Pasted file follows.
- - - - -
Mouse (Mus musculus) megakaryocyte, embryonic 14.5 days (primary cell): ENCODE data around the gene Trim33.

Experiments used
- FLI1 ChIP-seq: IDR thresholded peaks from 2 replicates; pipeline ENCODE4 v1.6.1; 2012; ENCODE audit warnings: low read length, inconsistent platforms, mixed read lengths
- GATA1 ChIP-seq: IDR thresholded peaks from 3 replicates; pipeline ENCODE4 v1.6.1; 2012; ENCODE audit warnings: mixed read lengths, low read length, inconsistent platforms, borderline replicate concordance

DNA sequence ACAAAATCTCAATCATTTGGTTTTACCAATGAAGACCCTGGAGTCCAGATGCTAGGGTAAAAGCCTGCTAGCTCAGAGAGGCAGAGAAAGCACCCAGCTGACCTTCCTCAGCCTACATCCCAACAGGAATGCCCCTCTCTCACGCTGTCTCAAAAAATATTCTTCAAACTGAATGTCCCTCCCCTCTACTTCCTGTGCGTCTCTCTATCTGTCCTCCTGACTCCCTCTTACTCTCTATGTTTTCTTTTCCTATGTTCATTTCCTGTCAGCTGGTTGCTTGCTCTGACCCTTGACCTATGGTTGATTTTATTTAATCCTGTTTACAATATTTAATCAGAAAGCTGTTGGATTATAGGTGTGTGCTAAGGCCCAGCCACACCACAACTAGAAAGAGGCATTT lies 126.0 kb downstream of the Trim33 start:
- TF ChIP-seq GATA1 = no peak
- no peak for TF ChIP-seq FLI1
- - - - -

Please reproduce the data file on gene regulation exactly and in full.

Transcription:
Mouse (Mus musculus) megakaryocyte, embryonic 14.5 days (primary cell): ENCODE data around the gene Trim33.

Experiments used
- FLI1 ChIP-seq: IDR thresholded peaks from 2 replicates; pipeline ENCODE4 v1.6.1; 2012; ENCODE audit warnings: low read length, inconsistent platforms, mixed read lengths
- GATA1 ChIP-seq: IDR thresholded peaks from 3 replicates; pipeline ENCODE4 v1.6.1; 2012; ENCODE audit warnings: mixed read lengths, low read length, inconsistent platforms, borderline replicate concordance

DNA sequence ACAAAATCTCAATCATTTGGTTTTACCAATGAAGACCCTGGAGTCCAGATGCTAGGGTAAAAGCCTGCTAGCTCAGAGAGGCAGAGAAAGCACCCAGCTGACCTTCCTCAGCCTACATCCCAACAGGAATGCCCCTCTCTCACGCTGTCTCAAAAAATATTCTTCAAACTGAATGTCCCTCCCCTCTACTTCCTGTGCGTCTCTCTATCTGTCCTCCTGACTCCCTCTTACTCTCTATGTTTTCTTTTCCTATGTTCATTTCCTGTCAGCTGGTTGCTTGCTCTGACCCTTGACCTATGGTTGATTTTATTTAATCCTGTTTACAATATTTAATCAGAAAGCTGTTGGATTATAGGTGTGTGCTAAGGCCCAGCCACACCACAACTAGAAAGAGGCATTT lies 126.0 kb downstream of the Trim33 start:
- TF ChIP-seq GATA1 = no peak
- no peak for TF ChIP-seq FLI1